• Enviromentaly friendly due to the natural ingredients used
  • This tanning process enhances every hides unique details creating an exclusive and authentic final result.
  • We believe that the best trait this leather is the patina that it develops over time. To us vegetable tanned leather gets better and better over time, even when it gets marked with use, this just adds to its story.
  • Aromatic woody smell.

The downsides of vegetable tanning:

  • The average time of the vegetable tanning process takes between 40 to 60 days.
  • The leather is more easily stained in the presence of iron during all processing stages.
  • Considerable craftsmanship skills are needed for their creation.
  • Limited variations of colours obtainable 
  • Direct heat can cause shrinkage and possible cracks in vegetable tanned items.
  • The cost to produce it due to the above.
  • Can be stiff initally after tanning, but will soften a lot over time

Chrome tanning

Chrome tanning was discovered as a result of a discovery in the mid 1800's, it was found that by soaking medical sutures, or stiches as we know them, in a chemical known as chromium, they became stronger and would last for a lot longer. Not long after this they found that they could use the same process on leather, meaning that processing was quite simple and cheap, for some strange reason it really caught on as the way forward for tanning leather.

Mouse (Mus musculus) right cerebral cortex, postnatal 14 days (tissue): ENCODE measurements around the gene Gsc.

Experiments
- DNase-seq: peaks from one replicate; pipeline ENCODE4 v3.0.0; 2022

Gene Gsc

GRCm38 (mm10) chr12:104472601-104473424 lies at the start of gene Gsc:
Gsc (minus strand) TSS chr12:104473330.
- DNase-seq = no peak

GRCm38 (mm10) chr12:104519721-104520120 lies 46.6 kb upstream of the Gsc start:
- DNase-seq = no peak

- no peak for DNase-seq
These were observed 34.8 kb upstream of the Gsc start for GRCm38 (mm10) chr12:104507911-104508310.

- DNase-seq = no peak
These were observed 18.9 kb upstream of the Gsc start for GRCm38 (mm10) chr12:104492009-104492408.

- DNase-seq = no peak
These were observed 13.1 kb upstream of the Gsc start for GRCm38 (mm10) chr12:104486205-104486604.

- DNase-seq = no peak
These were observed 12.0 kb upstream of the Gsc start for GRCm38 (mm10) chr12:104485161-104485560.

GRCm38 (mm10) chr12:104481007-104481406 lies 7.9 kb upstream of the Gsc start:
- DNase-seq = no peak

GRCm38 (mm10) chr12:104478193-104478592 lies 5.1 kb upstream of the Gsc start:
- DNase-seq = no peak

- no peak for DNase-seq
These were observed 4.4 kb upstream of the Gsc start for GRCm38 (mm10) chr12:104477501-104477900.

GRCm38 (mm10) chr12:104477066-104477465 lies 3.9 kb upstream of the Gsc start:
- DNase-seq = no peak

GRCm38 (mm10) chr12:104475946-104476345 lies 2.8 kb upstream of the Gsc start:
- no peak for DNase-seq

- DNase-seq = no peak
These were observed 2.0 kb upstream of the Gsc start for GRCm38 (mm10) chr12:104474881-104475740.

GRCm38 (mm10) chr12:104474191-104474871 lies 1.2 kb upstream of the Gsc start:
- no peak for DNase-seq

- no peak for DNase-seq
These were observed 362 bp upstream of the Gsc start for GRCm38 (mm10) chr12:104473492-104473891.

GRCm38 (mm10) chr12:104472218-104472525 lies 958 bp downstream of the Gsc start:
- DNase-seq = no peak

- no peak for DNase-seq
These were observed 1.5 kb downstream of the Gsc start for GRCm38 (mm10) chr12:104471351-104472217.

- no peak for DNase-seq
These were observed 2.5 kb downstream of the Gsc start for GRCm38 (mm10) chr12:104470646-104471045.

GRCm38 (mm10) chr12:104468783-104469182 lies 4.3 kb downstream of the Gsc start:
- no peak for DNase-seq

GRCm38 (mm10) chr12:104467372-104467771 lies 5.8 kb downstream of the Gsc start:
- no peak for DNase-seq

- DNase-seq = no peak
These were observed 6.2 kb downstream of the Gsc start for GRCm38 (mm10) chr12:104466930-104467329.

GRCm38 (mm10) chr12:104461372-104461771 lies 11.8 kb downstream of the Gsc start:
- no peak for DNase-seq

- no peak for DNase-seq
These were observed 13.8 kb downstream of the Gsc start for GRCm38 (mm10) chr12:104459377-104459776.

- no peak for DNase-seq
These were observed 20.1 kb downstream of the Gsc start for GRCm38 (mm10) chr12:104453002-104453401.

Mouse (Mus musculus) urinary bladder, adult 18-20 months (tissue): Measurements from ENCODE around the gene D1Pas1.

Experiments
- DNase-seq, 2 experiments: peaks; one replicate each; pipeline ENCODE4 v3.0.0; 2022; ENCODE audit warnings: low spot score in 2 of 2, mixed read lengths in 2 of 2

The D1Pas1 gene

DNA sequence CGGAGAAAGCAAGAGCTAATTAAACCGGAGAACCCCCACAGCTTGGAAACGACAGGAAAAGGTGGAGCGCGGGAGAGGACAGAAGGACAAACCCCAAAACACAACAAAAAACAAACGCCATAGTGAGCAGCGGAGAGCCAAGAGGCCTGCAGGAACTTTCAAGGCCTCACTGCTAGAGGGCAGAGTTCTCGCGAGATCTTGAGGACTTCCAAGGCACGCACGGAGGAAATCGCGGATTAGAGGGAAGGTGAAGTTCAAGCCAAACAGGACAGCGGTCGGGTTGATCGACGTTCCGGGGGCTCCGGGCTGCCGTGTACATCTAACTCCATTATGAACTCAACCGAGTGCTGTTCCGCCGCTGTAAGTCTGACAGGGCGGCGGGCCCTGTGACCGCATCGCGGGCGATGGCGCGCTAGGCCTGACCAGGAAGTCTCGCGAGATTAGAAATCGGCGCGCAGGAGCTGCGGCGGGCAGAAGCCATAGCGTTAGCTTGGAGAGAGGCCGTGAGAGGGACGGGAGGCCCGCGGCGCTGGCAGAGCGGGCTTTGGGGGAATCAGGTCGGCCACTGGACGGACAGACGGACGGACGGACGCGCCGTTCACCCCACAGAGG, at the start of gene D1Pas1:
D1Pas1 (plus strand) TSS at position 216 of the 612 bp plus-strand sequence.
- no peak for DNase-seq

About 80-90% of all leather produced in the world has been chrome tanned; it is possible to use this technique on bovine skins, sheep skin, goat and many other animals from which it is possible to find a skin.

Advantages of chrome tanning;

  • This process only takes 1-2 days, 92% of leather is tanned this way.
  • Easier dyeing
  • High thermal resistance, so less likely to be effected by direct heat.
  • Massive range of colours possible
  • Creates elastic fibres with abundant tensile strength.
  • Lower production costs
  • Water repellent if retreated and finished appropriately.
  • Softer than Vegetable tanned straight away.


  • More harmful to the environment due to the acids and chemicals used
  • Lower craftsmanship needed in production (some would say an advantage)
  • Characteristic chemicals odour (this should wear off quite quickly)
  • It does not look as natural as a Full Grain vegetable tanned hide, again some say that this is an advantage.

You woul think from this that in an ideal world we would all have full grain vegetable tanned leather bags, as we all know the world is far from perfect, but also, a full grain vegetable tanned bag does not suit everyone or inded every occassion, the chrome tanned leather definitely has its place in the world of leather bags and is not to be judged as sub standard, it is merely different as with many things in life and has its on benefits and disadvantages. As with everything we buy, we have to a judge how much we can afford, and is it worth paying a certain amount for someting, based on what we want to use the item for and for how long, does it suit the purpose for which you want it for.

We hope that this has helped a little bit, and not bored you to death, if you have any questions, please do not hesitate to let us know HERE.

All the best and stay safe

Paul and Ang